The dismissal of Homeland Security Secretary Kirstjen Nielsen and Secret Service director Randolph "Tex" Alles serve as a reminder that President Donald Trump has among the highest turnover rates of any modern president. But why is that, exactly? Is it simply because he is a poor manager, or is there actually a strategy behind how the president shakes up his staff?
Writing for CNN, columnist Gloria Borger argues that Trump runs his administration this way very intentionally — because while it leads to turmoil, it's turmoil that he can claim ownership of.
"The boss operates on his very own chaos theory," writes Borger. "It's not new to Trump, but it's new to the Oval Office. And it's a disturbing — even frightening — way to govern. Trump's version of chaos, according to [a] longtime associate, 'has to do with his level of entertainment of himself. That means doing the opposite of what everyone suggests and then showing that I was right.' His instincts, this source says, 'are not well thought out or researched,' but he has 'found this place of doing the remarkable unexpected thing and, at the end of the day, sometimes he gets lucky.'"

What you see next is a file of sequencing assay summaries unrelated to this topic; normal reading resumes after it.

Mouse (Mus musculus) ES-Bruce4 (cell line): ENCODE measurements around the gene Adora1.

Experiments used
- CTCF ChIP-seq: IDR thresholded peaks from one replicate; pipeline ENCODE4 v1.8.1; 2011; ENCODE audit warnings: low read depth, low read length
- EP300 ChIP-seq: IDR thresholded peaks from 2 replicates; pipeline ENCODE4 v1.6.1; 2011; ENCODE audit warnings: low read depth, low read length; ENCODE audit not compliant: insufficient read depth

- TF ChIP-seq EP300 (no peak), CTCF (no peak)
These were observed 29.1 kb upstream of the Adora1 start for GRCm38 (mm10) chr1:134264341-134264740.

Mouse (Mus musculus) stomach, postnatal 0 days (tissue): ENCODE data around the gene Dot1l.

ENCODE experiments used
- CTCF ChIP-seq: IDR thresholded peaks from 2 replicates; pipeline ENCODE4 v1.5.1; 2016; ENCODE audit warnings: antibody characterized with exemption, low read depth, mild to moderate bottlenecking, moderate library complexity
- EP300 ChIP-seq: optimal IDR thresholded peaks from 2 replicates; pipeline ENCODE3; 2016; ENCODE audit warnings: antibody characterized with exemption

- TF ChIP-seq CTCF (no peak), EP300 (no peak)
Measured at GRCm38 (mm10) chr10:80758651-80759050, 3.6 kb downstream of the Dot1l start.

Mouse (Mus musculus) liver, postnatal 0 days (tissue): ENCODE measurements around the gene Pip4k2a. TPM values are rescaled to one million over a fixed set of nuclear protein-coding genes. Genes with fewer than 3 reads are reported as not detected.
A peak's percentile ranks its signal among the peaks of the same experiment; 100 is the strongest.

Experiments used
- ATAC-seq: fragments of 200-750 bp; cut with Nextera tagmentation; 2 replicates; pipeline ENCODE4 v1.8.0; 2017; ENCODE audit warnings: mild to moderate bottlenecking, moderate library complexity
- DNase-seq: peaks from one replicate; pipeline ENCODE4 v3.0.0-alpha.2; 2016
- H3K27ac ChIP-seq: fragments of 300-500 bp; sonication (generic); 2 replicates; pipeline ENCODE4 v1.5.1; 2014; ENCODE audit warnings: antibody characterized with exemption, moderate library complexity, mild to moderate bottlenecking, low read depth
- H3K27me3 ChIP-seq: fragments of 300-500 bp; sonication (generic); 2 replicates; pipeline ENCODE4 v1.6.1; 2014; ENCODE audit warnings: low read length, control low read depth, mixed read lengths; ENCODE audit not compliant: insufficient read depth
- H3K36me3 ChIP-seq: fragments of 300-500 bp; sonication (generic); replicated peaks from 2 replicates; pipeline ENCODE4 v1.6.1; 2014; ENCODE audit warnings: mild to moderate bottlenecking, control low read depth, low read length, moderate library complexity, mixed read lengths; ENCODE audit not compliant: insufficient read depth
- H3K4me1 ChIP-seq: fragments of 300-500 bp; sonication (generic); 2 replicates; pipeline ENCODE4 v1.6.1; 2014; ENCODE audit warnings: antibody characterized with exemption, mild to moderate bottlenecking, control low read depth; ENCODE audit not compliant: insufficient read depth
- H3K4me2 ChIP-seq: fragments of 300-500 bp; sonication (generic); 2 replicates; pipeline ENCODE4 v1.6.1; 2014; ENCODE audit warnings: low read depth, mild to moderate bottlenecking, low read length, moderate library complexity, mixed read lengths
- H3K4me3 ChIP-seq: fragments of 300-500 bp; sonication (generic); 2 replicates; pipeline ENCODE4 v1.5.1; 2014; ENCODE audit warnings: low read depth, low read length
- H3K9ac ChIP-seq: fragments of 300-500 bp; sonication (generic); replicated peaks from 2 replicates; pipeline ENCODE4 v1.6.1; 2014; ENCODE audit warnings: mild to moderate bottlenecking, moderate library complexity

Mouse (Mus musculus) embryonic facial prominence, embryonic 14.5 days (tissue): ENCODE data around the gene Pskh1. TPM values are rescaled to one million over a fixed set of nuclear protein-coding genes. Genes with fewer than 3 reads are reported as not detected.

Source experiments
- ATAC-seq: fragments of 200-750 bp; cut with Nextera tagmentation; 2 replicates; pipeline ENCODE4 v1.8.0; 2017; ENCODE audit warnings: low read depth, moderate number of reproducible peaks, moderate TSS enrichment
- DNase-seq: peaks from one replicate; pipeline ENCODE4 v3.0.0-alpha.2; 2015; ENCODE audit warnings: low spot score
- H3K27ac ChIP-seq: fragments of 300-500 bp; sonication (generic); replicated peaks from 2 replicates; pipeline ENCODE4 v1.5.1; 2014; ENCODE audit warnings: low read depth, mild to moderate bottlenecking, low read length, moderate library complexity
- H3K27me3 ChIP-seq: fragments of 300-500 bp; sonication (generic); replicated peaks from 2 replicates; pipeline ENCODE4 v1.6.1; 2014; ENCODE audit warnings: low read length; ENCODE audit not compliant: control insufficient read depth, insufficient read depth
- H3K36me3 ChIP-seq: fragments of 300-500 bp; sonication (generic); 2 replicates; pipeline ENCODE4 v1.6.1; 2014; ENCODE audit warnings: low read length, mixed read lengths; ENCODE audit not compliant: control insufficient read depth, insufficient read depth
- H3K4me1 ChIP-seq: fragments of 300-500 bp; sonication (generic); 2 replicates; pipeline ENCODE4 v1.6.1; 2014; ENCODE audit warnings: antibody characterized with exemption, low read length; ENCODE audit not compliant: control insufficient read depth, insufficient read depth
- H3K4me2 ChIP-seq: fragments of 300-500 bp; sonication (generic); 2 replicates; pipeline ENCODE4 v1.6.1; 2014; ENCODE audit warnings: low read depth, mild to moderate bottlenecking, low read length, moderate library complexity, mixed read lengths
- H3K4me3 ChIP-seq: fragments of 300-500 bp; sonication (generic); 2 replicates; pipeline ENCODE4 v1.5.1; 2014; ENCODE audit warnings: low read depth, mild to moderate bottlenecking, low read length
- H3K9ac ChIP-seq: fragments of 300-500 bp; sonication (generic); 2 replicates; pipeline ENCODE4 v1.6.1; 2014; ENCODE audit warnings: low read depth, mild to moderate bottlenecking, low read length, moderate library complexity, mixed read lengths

This new style is a contrast, Borger says, from the early days of his presidency, when he sought out GOP stalwarts like former Republican National Committee chairman Reince Priebus to run things at the White House.
But it is similar to how Trump ran his casinos - his former Atlantic City casino manager, Jack O'Donnell, said that after a third of Trump's slot machines were shut down, he chose to "shame and belittle, and berate, and to threaten to fire, and demand firings in the midst of the chaos."
Trump no longer owns those casinos, as they all went bankrupt. The question is what the endgame for his presidency will be.